The author Fatma Sagir has written the book Alphabet der Sehnsucht about the first generation of Turkish migrants in Germany. It is a story of longing and a search for acknowledgement.
“These people are part of our German history, they made the Germany we know today.” Fatma Sagir talks about the guest workers, Gastarbeiter, the first generation of Turkish migrants who came to West Germany in search of a better life. Her parents are part of this generation and Sagir weaves their stories, longings, fears and dreams together in her new book Alphabet der Sehnsucht, Alfabet of Longing. The book is a mixture of prose and poetry examining themes such as life and death, racism and the remembrance of the men, women and children who’s stories are intertwined with West Germanys from the early 1960s until today.
In her book, we meet a young girl growing up in West Germany and experiencing racial abuse in school. She finds solace in the library, escaping into a world of books and wonders. Still, after years of reading everything she could lay her hands on, she was missing the books telling her story. Where were the tales reflecting her experiences as daughter of two Turkish guest workers? Who wrote about the racism and the feeling of living two lives, divided between her parents birthplace and her own home?
Q: Why is it important to tell this story of the first guest worker generation now?
Sagir: I want to shed light on the accomplishments of this generation. Their stories needs to be told for the next generation, in order not to be forgotten. For me it is important to create an emotional bond to their experiences. It is a way to help society remember this part of our shared history. I hope the book will be read both by people with and without a history of migration. Once you have emotionally connected with these stories, they are harder to forget.
Q: What should we remember about your parents generation?
Sagir: First of all we must realize that they were here! I sense a notion in our society saying ‘what the guest workers have accomplished is not that important to us today’. But that’s a great mistake. We need to influence the way our history is written for the sake of our parents and grand parents, but also for the coming generations to be able to feel a connection with their roots. To know where we come from.
Q: What are the main differences between the first and the following generations of Turkish people living in Germany?
Sagir: My parents lived double lives. They worked hard in Germany and lived very sparsely. But they put a lot of time and money in building a house back in Turkey, filled with the best of German household products from Bosch, Miele, Grundig and the likes. They lived there every summer and dreamed about moving back when they got old. But they never did. This split between two countries I think is different. The younger generations work harder to belong to Germany and establish a life here. They might still visit their parents places of belonging in Turkey, but as visitors, not as home comers.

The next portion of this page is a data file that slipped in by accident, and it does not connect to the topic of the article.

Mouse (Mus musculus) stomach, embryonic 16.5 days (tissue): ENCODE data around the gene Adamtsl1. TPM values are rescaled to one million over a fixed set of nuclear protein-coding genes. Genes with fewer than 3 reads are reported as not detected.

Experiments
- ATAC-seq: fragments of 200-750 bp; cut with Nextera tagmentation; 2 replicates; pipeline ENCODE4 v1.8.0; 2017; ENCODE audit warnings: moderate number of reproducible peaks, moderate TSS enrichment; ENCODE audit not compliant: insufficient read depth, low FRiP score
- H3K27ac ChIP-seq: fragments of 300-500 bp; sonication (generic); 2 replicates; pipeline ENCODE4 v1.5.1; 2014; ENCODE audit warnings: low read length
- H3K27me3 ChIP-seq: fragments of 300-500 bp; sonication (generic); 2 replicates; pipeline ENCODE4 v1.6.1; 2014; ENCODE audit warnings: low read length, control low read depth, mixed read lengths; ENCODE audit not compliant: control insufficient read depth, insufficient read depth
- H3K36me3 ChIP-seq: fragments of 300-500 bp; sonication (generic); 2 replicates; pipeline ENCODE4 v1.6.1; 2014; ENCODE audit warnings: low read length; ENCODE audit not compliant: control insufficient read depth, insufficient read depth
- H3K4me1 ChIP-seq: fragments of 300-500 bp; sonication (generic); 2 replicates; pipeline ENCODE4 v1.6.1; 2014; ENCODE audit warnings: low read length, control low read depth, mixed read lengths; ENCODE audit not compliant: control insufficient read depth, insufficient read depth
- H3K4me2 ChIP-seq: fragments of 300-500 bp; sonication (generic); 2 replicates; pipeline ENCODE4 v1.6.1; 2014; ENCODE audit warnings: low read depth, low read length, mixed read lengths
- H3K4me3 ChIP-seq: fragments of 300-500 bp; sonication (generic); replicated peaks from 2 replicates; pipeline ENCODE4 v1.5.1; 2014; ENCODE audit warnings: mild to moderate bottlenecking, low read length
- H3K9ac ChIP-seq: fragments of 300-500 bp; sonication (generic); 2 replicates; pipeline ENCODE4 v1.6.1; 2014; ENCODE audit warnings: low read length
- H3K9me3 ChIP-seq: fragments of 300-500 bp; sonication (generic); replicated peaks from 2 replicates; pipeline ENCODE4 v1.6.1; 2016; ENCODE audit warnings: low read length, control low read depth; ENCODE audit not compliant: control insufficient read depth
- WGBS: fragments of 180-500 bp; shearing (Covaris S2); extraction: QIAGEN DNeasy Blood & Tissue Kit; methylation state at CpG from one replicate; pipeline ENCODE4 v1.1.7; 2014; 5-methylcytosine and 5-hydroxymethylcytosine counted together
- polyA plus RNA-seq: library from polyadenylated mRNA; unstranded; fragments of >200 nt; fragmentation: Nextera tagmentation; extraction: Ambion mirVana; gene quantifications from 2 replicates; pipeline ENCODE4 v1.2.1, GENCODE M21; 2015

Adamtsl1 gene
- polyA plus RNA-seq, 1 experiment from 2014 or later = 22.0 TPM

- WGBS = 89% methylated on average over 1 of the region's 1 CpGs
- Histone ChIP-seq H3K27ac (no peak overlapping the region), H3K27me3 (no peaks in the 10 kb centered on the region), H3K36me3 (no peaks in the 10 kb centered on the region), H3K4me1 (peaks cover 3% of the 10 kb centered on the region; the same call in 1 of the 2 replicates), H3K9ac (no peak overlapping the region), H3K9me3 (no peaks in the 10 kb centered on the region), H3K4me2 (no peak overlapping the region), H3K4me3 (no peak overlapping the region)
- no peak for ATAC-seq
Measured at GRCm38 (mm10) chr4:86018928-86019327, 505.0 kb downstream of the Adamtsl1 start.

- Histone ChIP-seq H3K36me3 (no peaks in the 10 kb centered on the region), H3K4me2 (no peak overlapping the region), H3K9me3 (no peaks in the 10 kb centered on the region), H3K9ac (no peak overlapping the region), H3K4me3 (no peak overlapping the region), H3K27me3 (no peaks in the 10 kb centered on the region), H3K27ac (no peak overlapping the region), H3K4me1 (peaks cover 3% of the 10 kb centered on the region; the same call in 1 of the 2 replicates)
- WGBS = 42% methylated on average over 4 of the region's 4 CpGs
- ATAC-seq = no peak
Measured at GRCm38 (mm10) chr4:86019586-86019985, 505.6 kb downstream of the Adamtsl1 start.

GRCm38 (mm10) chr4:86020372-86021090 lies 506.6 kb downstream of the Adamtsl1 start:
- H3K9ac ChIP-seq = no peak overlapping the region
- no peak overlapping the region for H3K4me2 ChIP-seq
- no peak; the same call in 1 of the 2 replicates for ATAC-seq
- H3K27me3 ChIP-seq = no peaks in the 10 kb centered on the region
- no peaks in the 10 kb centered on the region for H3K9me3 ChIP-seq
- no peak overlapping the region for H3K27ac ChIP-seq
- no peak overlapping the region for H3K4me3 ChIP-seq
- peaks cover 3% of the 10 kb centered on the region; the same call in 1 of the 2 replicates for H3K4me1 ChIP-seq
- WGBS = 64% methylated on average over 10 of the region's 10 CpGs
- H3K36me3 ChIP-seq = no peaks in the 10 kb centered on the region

Let me explain another generational contrast with an example from my own family. A young family member is at her day care and helps a new child translating from Turkish to German. The reaction from the teacher is sharp “hier wird Deutsch gesprochen” (we speak German here), discarding the value of being bilingual. My parents would probably have kept their heads down and not made any commotion about it. But this girls parents demanded a meeting with the pre school and made clear, that they wouldn’t accept this kind of treatment. This change in attitude towards society is important. Young generations are refusing to ignore injustice and demand a right to belong.
I think the generations share this trauma of not being accepted as valuable members to society. But the contrast lies in the reaction. We won’t tolerate to be treated differently than anyone else. And we insist on our place in society.
Q: What can society do to keep the memory of your parents generation alive?
Sagir: I think we should work on our memorial practices. An obvious place to start is our schools, but even our literary canon should be influenced to reflect the contributions of the first migrant genrations. We have a lot of memorials in Germany reminding us of our past, but there is no central memorial commemorating the guest workers. In Cologne, a museum of immigration is under way, that is a start, but I think we need more.
Q: Like the Dönermuseum?
Sagir: The Döner is a central piece of our youth and night life culture that is impossible to imagine without the contributions of the first generation of Turkish migrants.
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